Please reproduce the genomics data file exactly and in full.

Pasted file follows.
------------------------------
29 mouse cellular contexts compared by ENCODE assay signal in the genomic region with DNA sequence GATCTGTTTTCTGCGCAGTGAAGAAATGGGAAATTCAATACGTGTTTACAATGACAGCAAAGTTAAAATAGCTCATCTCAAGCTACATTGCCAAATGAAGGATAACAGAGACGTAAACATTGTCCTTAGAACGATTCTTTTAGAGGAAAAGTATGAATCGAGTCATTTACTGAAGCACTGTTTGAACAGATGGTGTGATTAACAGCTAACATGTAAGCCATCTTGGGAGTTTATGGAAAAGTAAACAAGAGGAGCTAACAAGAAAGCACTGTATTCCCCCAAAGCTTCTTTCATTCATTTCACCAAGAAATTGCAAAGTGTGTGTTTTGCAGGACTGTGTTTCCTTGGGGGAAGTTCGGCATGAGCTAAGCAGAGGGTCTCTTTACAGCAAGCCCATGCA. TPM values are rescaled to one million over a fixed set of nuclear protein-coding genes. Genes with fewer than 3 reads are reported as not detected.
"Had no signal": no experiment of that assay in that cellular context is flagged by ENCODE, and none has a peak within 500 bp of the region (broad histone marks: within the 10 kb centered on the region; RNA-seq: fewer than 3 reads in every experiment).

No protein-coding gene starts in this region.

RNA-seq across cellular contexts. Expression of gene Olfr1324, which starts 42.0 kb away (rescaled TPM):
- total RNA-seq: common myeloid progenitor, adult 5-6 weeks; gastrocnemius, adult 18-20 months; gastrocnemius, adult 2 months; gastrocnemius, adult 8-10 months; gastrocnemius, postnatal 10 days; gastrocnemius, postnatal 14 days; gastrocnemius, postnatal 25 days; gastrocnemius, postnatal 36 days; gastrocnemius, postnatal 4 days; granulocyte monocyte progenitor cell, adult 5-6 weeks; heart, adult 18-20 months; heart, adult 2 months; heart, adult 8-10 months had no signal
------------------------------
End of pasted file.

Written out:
29 mouse cellular contexts compared by ENCODE assay signal in the genomic region with DNA sequence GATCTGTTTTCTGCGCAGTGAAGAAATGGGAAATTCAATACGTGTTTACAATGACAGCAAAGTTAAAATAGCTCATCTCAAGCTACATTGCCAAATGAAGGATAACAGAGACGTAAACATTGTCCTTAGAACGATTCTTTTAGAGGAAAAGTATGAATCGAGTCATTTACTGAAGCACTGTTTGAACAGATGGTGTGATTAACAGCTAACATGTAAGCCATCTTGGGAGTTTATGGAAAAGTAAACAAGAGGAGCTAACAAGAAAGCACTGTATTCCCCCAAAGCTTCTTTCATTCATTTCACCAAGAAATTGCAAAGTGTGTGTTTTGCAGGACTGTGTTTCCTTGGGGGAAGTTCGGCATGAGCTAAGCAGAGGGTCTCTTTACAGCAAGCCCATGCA. TPM values are rescaled to one million over a fixed set of nuclear protein-coding genes. Genes with fewer than 3 reads are reported as not detected.
"Had no signal": no experiment of that assay in that cellular context is flagged by ENCODE, and none has a peak within 500 bp of the region (broad histone marks: within the 10 kb centered on the region; RNA-seq: fewer than 3 reads in every experiment).

No protein-coding gene starts in this region.

RNA-seq across cellular contexts. Expression of gene Olfr1324, which starts 42.0 kb away (rescaled TPM):
- total RNA-seq: common myeloid progenitor, adult 5-6 weeks; gastrocnemius, adult 18-20 months; gastrocnemius, adult 2 months; gastrocnemius, adult 8-10 months; gastrocnemius, postnatal 10 days; gastrocnemius, postnatal 14 days; gastrocnemius, postnatal 25 days; gastrocnemius, postnatal 36 days; gastrocnemius, postnatal 4 days; granulocyte monocyte progenitor cell, adult 5-6 weeks; heart, adult 18-20 months; heart, adult 2 months; heart, adult 8-10 months had no signal